To Study the Effect and Mechanisms of Ding Chuan Tang on Prenatal or Neonatal Allergen Exposure-Induced Asthmatic Mice

  • Shen, Jiann-Jong (PI)

Project: National Science and Technology CouncilNational Science and Technology Council Academic Grants

Project Details


Traditional Chinese medicine (TCM) has been used in the treatment of airway diseases, including bronchial asthma. However, solid scientific evidence with the use of TCM has not been available, particularly for the concerns related to mechanisms of the herbal drugs. Our preliminary data indicate that the Din Chuan Tang (DCT, a Chinese herb decoction) improved the airway hypersensitiveness and in a double-blind and placebo-controlled clinical trial. The total clinical and medication reduced parameters showed improvement in the DCT group of patients at the ages of 8-15 years old. However, it is not ethically acceptable to analyze the effect or potential mechanisms of DCT with patients. Alternatively, asthmatic animal model can be used to investigate the immune responses or effective mechanisms of TCM. We have established chicken ovalbumin (OVA)-sensitized murine model. DCT was tested and shown to decrease asthmatic symptoms, including airway resistance, eosinophil infiltration, and serum or OVA-specific IgE level. With the increased prevalence of childhood asthma in the last decade, we would like to study the potential mechanism of DCT on mice with prenatal or neonatal exposure to allergen. We have also established the models with in utero injection or intraperitoneal injection of 2-day old mice with OVA. These models demonstrated stronger asthmatic responses to following inhaling challenge of OVA when the mice are 8-week old. More sever airway fibrosis was observed in these two models. Since Th17 activity was correlated with airway fibrosis in chronic asthma and the Notch signal pathway played an important role of Th2 development, we would like to evaluate whether DCT affect the activity of Th17, Notch signal pathway, or the T-cell activation ability of dendritic cells. This will allow us to link the potential mechanisms of DCT on young children. The results will also provide the scientific significance at molecular level for TCM.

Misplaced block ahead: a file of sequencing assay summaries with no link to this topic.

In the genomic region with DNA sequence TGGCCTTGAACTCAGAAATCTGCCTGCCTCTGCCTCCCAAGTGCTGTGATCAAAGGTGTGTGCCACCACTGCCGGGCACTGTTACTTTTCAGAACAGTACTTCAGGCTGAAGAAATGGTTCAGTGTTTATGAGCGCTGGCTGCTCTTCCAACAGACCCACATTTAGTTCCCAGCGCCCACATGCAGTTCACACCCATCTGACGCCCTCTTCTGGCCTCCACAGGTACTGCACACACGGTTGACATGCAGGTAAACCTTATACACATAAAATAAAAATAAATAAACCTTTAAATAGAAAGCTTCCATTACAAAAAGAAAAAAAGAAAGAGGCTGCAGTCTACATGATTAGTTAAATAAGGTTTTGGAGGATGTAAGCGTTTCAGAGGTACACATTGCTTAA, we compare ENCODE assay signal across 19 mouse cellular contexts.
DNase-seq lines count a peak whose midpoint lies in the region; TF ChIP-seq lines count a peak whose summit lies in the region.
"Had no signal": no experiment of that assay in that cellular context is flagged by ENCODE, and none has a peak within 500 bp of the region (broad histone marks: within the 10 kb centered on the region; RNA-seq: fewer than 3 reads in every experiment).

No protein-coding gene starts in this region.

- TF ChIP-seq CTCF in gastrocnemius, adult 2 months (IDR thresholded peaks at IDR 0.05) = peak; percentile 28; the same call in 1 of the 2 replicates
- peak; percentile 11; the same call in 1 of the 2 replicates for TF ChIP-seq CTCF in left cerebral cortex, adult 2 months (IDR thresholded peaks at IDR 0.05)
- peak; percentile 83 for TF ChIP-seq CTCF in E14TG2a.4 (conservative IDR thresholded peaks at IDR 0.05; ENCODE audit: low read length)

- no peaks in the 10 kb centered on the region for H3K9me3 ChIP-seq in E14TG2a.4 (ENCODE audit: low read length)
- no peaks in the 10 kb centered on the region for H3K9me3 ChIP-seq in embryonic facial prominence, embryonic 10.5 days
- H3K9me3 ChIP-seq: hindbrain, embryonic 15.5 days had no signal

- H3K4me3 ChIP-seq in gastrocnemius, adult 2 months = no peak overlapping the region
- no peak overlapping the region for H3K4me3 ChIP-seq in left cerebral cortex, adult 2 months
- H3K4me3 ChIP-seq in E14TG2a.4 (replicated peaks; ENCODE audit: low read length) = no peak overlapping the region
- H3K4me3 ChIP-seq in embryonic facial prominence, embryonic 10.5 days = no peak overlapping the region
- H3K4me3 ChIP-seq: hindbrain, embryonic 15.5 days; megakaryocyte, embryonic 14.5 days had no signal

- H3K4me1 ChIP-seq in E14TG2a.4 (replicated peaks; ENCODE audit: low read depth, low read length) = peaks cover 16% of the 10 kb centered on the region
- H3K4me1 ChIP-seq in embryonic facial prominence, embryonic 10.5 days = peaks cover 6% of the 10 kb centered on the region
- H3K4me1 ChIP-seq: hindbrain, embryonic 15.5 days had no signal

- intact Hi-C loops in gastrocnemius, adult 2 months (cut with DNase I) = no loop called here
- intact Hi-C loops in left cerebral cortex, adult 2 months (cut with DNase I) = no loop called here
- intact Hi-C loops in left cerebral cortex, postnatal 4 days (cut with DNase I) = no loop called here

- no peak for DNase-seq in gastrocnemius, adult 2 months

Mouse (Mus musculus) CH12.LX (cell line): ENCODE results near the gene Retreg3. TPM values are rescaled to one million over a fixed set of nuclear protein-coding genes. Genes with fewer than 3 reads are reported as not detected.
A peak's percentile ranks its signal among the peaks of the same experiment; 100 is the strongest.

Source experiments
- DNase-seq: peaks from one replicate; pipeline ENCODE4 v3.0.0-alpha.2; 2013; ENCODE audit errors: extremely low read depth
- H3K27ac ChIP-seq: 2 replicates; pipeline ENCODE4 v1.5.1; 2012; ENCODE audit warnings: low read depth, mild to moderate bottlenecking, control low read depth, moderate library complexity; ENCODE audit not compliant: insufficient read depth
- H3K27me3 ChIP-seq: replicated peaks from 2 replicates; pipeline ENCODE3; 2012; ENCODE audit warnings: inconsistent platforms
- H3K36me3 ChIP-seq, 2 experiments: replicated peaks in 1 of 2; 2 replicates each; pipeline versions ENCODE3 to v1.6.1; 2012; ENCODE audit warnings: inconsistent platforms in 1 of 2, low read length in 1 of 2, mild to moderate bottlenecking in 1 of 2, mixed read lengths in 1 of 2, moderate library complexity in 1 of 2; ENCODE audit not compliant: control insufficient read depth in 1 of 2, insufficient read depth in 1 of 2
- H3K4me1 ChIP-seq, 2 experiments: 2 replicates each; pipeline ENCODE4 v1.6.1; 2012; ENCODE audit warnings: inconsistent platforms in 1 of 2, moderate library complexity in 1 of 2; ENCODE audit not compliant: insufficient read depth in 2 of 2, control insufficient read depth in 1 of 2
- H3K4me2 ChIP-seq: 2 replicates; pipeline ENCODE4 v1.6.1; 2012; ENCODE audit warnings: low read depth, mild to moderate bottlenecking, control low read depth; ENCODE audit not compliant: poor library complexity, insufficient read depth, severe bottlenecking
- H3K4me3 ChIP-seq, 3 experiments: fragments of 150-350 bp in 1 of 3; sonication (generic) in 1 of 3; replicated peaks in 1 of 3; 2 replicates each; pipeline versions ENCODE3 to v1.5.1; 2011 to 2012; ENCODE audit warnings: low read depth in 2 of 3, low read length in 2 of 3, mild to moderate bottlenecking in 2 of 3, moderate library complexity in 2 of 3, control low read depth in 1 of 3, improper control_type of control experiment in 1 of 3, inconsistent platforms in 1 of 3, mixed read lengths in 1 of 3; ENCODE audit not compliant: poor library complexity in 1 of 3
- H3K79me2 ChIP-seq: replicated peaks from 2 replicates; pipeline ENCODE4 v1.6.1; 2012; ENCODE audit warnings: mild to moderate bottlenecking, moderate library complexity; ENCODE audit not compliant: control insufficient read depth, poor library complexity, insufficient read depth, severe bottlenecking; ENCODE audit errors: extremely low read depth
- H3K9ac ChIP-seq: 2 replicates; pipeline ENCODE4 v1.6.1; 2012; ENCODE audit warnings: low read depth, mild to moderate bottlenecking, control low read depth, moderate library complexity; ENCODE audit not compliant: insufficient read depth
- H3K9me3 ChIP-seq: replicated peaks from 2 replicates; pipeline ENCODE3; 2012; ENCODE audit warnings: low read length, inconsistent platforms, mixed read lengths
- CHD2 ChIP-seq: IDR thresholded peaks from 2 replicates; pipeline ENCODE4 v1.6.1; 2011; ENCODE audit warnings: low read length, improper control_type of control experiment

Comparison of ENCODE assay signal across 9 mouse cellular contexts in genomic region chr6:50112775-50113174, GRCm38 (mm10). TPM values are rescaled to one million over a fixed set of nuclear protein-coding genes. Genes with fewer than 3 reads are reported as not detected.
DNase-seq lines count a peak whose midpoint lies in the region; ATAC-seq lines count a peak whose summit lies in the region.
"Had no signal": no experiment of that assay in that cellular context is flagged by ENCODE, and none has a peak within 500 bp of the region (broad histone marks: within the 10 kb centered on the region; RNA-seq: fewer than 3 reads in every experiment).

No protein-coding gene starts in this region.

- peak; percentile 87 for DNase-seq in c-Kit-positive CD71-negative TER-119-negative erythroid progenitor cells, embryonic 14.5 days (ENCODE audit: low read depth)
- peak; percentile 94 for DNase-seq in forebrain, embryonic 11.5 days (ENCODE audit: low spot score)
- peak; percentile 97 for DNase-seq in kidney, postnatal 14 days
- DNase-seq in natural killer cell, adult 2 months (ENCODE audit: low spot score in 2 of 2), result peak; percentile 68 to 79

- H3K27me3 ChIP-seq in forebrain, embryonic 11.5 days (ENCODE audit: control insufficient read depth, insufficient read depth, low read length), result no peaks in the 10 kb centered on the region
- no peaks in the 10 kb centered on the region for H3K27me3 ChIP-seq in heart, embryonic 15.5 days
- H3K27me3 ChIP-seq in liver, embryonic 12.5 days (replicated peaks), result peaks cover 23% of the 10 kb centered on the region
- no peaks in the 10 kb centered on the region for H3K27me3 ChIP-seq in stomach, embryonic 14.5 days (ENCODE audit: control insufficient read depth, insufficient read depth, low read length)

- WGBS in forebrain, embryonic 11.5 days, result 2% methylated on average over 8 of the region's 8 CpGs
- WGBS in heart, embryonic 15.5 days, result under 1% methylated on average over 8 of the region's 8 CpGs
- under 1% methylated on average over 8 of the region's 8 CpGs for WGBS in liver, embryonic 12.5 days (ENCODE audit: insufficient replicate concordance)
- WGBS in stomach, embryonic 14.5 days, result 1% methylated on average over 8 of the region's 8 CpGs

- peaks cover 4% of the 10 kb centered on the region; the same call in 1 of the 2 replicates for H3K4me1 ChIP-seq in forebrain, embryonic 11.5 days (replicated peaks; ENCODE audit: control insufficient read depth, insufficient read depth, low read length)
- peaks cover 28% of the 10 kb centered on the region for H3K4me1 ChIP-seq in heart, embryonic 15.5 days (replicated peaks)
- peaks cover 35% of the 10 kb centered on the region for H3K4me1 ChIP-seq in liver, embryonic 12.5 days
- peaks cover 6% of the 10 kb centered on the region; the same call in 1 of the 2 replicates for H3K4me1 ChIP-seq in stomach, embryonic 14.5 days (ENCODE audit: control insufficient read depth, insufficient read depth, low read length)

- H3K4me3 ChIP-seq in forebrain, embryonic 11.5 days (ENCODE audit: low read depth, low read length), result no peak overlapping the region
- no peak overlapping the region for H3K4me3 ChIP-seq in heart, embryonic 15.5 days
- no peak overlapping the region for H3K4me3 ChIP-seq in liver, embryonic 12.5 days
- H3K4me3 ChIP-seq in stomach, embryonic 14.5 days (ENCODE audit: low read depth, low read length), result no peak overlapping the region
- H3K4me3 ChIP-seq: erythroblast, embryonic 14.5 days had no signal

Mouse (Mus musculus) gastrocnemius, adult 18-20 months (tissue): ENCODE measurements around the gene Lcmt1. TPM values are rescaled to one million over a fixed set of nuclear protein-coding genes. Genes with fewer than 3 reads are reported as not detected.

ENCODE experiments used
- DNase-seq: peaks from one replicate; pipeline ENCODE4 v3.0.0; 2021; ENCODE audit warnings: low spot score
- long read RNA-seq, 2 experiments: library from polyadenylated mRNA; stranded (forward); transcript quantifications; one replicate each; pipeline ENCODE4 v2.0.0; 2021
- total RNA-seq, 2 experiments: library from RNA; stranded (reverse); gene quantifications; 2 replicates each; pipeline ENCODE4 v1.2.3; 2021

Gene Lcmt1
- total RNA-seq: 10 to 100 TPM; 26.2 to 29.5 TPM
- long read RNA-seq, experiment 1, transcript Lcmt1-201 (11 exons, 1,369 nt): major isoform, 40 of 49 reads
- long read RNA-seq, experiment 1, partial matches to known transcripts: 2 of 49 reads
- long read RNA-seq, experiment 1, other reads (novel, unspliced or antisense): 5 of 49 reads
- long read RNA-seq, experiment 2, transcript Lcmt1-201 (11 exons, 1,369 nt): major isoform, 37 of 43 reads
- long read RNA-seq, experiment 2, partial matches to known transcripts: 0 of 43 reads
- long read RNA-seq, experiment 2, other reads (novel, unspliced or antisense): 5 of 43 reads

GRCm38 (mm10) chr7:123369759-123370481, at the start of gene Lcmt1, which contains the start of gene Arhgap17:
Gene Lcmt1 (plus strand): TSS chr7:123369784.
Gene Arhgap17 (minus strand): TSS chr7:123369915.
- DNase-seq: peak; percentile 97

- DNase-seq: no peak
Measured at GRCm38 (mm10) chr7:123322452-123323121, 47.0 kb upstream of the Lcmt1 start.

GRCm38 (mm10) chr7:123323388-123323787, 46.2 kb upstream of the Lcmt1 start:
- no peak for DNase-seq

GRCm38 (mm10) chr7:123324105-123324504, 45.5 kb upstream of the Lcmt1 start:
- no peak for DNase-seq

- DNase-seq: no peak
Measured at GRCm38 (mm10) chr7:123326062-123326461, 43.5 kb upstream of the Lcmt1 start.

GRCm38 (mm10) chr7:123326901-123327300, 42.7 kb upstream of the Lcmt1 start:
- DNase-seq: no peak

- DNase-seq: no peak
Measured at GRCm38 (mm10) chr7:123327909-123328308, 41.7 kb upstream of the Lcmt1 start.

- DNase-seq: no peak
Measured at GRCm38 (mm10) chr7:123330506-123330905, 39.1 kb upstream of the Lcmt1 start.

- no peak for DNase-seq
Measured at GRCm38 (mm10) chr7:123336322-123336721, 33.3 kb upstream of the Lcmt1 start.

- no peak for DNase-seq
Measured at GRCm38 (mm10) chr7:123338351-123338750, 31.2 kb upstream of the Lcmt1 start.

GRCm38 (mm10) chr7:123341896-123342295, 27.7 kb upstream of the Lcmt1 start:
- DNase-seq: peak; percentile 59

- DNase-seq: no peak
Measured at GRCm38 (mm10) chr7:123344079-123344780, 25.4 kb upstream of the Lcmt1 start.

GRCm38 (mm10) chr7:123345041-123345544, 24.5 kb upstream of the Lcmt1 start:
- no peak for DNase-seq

Project IDs

Project ID:PC10301-0913
External Project ID:NSC101-2320-B182-020-MY3
Effective start/end date01/08/1431/07/15


Explore the research topics touched on by this project. These labels are generated based on the underlying awards/grants. Together they form a unique fingerprint.